G. Purchased Property, Plant
NA Investing Activities Long-term Assets (Fixed Assets)
H. Owner Capital Investment
NA Financing Activities Owner Capital Paid for Current
I. Ending Cash Balance NA Ending Cash Balance and
Beginning Cash Balance (for
Current Assets (Cash and
J. Income Taxes Owed for
Income Taxes Operating Activities Current Liabilities (if not paid in
Also show the income tax
amount to be paid next year
under Owners’ Equity
K. Income Taxes Paid from
NA Operating Activities NA
L. Owners’ Equity NA NA Owners’ Equity and Owner
Capital (beginning of next year)
M. Accounts Receivable NA Subtracted from Net Sales Current Assets
Note: The shaded bold capital letters on the following sample financial statements link to this matrix. Please do not include the
letters in your business plan project financial statements.
For the Year Ended December 31, 2027
Gross Sales (60 customers @ $250 each) $15,000
Less: Sales Returns and Discounts (500)
Net Sales 14,500 A
Cost of Goods Sold
Beginning Inventory 0
Purchases of DVDs 360 E
Less: Ending Inventory (100) F
Less: Cost of Goods Sold (260)
Gross Profit 14,240
Delivery Expenses 700
Advertising Expenses 3,200
Entertainment Expenses 2,200
Miscellaneous Expenses 3,500
Sales Taxes Paid * 48
Total Selling Expenses 9,648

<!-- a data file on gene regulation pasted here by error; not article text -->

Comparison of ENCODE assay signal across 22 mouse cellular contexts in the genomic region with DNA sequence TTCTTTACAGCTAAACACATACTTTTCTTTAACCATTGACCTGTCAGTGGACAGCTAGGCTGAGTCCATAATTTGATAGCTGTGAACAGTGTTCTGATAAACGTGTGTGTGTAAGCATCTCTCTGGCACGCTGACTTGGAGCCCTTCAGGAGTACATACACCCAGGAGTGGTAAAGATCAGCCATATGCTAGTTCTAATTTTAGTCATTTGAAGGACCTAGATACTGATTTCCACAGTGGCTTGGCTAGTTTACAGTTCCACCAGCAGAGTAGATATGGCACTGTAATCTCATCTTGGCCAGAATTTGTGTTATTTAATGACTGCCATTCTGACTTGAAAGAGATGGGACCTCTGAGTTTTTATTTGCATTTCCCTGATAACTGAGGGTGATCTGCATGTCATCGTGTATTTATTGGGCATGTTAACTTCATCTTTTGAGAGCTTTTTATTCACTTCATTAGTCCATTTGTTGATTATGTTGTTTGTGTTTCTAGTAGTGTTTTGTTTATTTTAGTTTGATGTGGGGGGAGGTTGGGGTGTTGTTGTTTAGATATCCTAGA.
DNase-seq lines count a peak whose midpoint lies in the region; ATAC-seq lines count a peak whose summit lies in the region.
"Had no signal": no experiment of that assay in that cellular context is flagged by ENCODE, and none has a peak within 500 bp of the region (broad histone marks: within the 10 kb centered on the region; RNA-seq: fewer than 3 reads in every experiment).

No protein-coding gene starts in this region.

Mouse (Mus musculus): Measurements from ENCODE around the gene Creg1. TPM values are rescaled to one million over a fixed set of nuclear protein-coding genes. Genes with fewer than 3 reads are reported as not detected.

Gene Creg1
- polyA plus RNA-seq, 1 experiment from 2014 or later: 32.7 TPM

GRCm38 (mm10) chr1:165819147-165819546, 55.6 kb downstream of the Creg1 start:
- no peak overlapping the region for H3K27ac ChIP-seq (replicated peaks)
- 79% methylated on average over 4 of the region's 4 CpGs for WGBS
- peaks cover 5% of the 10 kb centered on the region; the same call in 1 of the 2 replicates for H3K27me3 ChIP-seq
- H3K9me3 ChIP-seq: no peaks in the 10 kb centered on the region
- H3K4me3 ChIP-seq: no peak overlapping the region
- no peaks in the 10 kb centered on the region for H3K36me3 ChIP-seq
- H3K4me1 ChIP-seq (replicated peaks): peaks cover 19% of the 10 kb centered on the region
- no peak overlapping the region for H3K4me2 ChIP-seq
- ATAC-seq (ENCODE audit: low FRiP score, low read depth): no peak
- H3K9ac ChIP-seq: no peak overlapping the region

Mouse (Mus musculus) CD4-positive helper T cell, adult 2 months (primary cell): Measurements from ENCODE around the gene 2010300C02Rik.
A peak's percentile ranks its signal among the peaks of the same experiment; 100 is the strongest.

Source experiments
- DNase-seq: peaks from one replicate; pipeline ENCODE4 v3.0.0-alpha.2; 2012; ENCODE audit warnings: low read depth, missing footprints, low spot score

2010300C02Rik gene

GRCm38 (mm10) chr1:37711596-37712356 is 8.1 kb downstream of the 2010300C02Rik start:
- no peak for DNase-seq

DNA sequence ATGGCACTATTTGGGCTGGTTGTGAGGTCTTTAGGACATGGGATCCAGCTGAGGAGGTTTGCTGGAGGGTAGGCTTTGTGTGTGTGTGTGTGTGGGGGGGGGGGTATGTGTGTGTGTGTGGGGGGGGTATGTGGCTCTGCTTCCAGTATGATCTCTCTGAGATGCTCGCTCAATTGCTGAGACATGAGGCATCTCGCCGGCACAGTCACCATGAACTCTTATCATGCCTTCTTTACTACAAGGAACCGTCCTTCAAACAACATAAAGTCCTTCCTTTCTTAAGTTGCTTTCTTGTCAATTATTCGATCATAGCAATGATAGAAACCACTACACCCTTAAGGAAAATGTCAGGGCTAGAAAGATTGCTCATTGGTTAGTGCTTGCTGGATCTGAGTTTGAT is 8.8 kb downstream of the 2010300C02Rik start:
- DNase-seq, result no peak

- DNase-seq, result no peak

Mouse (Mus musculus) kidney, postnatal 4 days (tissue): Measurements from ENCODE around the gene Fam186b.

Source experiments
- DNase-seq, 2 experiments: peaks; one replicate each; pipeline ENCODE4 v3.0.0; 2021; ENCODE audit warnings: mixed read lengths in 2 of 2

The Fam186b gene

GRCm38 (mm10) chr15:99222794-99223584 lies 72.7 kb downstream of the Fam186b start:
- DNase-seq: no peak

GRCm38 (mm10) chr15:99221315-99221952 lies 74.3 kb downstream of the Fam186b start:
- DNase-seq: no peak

General and Administrative Expenses
Rent Expenses 3,500
Utilities Expenses 750
Automobile Expenses 1,500
Insurance Expenses 1,200
Supplies Expenses 2,600
Depreciation Expenses 3,597 B
Legal & Pro Services 2,400
Miscellaneous Expenses 1,500
Total G&A Expenses 17,047
Less: Total Operating Expenses (26,695) C
Income before Taxes (12,455)
Less: Income Taxes (@ 25 %) ** 0 J
Net Income after Taxes ($12,455) ————————-
Sales taxes are paid on inventory items sold. The sales taxes are normally paid to the state. Note: The business owner reports net income on his or her IRS Form 1040. In this case the business owner would reduce personal income taxes for this loss. 4 Your Memories Cash Flow Statement For the Year Ended December 31, 2027 Operating Activities
Net Sales to Customers $14,500 A
Accounts Receivable from Customers 2027 (0) M
Payments for Total Operating Expenses (26,695) C
Add Depreciation Expenses Taken 3,597 B
Add Accounts Payable for Current Year 2,100 D
Payments for 2026 Income Taxes (none) (0) K
Payments for 2027 Income Taxes (0) J
Payments for Inventory (DVDs) (360) E
Net Cash Flows from Operating Activities (6,858)
Proceeds from Sale of Property/Plant/Equipment 0
Purchased Property/Plant/Equipment ( 3,142) G